Church design, sacred spaces, and the loss of symbol
"Never let the design compete with the message for attention. It should rather facilitate it." (Michael Hyatt)
If the medium is the message, what message are we communicating when the emphasis on interior design evident in many contemporary churches (the medium), often lacking or devoid of symbolism, has often trumped the importance of our controlling message (Jesus and the kingdom of God)?
In such a climate, the message is not competing for attention, it has lost the competition altogether.
More and more Evangelical churches spend a considerable amount of time trying to make the interior of their buildings look like a concert hall. In their attempt to create the perfect ambiance conducive to facilitating a worship experience, their building has become the medium, whether they realize it or not.Imagination is vital if faith is to be reflected on and lived in deeper, more compelling ways. Click To Tweet
However, this medium, as it stands, is void of meaning; it has no message attached to it at all. Rather than allow our controlling message of Christ to inform and shape our church designs, we have instead created an empty medium, void of meaning. In such an atmosphere, the design has no message to promote. Empty church designs have created empty messages.
Yet, imagination is vital if faith is to be reflected on and lived in deeper, more compelling ways.
I've visited churches where not even the symbol of the cross was present.
What message are we communicating in such an atmosphere?
Where is the sense of wonder and awe as we sit and contemplate the beauty of the cross as it stands in front of us, pointing us to the most powerful story ever told?
What meaning can be derived from a symbol-less church?
What will draw our imagination toward thoughts of God?
What message are we facilitating if not a Jesus-shaped one?
Sadly, many contemporary church designs have often not facilitated our controlling message, but have created a message all its own. However, it proves to be an empty message, because anything that distracts us from our controlling story is void of meaning.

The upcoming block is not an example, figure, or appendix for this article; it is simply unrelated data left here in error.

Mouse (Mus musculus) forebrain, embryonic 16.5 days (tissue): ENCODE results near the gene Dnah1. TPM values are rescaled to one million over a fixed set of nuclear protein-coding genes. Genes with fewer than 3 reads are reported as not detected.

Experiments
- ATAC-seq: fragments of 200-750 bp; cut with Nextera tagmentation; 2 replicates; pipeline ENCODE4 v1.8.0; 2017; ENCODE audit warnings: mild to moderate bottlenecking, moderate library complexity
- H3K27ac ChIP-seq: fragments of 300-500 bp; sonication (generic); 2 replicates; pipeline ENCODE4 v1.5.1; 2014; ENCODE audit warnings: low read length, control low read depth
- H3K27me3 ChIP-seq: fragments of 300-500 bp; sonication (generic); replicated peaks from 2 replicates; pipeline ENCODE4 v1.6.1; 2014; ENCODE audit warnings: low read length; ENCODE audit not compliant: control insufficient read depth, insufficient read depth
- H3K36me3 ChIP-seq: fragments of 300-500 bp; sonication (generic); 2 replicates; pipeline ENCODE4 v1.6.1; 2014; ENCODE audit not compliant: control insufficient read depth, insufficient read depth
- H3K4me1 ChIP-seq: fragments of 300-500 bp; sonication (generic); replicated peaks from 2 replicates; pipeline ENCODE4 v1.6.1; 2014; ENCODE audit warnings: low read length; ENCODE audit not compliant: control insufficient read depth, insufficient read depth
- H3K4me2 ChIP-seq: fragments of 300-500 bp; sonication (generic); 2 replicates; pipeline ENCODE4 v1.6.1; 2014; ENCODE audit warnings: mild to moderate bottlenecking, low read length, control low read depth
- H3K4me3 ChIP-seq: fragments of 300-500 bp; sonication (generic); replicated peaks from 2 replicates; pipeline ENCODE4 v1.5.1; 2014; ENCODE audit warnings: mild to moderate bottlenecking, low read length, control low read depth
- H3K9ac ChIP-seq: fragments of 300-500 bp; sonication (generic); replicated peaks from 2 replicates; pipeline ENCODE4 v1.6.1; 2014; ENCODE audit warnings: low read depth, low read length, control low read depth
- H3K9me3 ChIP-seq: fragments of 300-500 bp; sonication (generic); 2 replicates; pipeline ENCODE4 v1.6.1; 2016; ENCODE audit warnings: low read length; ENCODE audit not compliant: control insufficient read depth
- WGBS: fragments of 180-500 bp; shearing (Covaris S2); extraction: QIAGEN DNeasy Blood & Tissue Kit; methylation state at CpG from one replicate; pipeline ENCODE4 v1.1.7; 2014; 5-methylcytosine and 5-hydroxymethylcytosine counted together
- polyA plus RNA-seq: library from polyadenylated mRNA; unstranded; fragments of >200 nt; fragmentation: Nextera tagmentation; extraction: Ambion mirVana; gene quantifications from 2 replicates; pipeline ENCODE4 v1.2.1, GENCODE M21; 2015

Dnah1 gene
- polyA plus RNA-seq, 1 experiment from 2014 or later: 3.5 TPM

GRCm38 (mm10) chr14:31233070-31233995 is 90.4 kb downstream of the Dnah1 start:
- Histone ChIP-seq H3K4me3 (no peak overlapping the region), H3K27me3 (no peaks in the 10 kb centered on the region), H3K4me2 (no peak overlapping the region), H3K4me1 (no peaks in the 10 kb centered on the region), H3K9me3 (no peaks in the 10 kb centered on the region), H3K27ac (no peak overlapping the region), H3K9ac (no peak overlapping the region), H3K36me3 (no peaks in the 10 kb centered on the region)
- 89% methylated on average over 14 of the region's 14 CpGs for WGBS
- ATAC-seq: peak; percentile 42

A visit steeped in symbol
I remember visiting The Basilica Cathedral of St. John the Baptist in St. John's, Newfoundland a few years ago. I recall feeling a deep sense of wonder as I looked around and reflected on the symbolism that surrounded me.
On each post there was a picture that highlighted various moments during Christ's passion, focusing my thoughts on the moments before and after his death. The sacrament table at the front was made of glass, and inside lay a sculpture of Jesus, laying there, reminding me of his sacrifice.
Imagine for a moment the impact this would make when participating in communion. Everything around me seemed to have meaning and significance. And, I have to say that I was deeply impacted by it all and felt close to God.Symbol has the power to peak the imagination and draw us closer to the invisible God. Click To Tweet
The story of the gospel and the testimony of the divine can be found in every inch of space; speaking, drawing, inviting, and calling. Contemporary church design may be suited to put off a good show, but something profound is missing in its lack of symbol. The design is competing with the message for attention and the design has won.
Never allow the design to compete with the message or we will run the risk of losing the message altogether. Instead, allow the message to flow through and impact our designs so they function as the symbols they were meant to be.
Cross, art, sculpture, biblical depictions in stained glass, and wood carvings can have a significant impact on our faith development, while serving as constant reminders of the story that saves.
I'm not calling for every church to look like the picture above. I am, however, inviting each of us to reflect more on what our church buildings reflect in its overall structure and design.
What does this building communicate?
Do what we see, hear, and read as we enter a church building cause us to focus our collective attention on God and the story of Christ? Instilling within us a sense of wonder and contemplation? Or, are we entering empty spaces, void of symbol and meaning, lacking communicative power?
Wherever it is you gather as a church on any given Sunday, or any other day of the week, spend a few moments during the service to look around to see if there is anything in the design of the building that draws your attention closer to God, to Christ, and to one another, and ask yourself the question,
"What message does this building communicate?"
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